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By Eric Heinz
All Zach Marks wanted to do was to connect with his friends in a way most of us do in the 21st century, via Facebook.
But his parents weren’t keen on leaving then-12-year-old Zach to his own devices on the internet, where fraud and deception lurk in every corner of cyberspace.
To work through this problem, Zach and his father, Darren, created a new social space for children younger than 16 called Grom Social that its owners say is safe and constantly monitored.
“It’s a way to help kids better prepare for the world, a place where they can feel comfortable,” said Zach, who is now 17 years old. “We spent so much time completing the parent oversight part.”
Kids are allowed to post their own photos and other media, pending approval and examination, or they can create an avatar.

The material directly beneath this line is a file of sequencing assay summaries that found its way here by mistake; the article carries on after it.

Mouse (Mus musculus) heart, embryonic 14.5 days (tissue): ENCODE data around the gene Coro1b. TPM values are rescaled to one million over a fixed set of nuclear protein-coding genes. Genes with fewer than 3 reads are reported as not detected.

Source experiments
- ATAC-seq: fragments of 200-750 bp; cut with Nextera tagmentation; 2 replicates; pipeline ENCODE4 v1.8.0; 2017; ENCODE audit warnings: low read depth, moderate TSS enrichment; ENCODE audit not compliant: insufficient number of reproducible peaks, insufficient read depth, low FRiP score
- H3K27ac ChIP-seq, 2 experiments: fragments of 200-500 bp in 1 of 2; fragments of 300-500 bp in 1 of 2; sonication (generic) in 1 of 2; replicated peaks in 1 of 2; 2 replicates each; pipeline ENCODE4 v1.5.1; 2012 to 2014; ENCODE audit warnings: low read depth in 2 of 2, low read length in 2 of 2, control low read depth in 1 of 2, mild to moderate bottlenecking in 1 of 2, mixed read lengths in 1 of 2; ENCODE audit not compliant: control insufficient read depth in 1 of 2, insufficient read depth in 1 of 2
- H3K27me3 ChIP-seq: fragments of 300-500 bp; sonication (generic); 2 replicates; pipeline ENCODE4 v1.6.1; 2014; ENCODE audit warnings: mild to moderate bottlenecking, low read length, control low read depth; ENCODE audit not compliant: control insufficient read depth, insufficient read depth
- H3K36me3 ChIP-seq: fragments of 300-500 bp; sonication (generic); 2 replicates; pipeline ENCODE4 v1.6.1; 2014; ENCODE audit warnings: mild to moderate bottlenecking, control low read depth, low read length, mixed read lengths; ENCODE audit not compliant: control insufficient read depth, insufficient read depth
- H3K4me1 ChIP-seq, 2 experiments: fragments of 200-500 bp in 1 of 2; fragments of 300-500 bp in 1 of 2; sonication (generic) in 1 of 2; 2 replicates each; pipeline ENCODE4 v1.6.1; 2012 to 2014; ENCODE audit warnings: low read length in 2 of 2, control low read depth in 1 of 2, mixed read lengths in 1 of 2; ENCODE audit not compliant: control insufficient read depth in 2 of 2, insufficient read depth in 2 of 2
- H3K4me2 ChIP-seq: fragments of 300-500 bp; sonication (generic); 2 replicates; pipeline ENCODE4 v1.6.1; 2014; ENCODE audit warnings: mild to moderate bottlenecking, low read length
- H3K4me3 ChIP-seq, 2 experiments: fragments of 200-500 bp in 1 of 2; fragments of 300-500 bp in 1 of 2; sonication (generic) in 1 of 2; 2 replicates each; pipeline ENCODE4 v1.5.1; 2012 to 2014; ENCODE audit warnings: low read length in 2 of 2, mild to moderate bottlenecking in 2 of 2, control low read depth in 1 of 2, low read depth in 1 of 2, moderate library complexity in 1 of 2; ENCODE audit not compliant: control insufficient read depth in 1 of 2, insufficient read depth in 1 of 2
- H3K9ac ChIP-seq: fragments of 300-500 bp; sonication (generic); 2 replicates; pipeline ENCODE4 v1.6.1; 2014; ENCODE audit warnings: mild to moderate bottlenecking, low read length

Grom Social promotes online stewardship and etiquette and is declared a bully-free zone. It acts similar to Facebook.
“If someone tries to set up an account and they’re not a child, and someone asks another child personal information, we will step in,” Darren said.
In order to make an account, a child must have their parent’s permission and Grom Social calls the parent to verify the account.
The company also created and facilitates an app for parents called MamaBear that allows parents to track their child’s online activity.
The product has amassed so many users—now in the tens of millions, according to Zach—that they took the company public in August. It trades as GRMM (Grom Social Enterprises, Inc.) and has more than 125 million shareholders and trades at .54 cents per share, as of closing time on April 3.
Grom Social acquired Top Draw Animation in 2016, a company that animates major motion pictures as well as television shows.
The Marks used to split their time between Florida and San Clemente until Zach needed to be in California more. The family just recently moved to San Juan Capistrano.
More information can be found on the Grom Social website, www.gromsocial.com/grom/en/.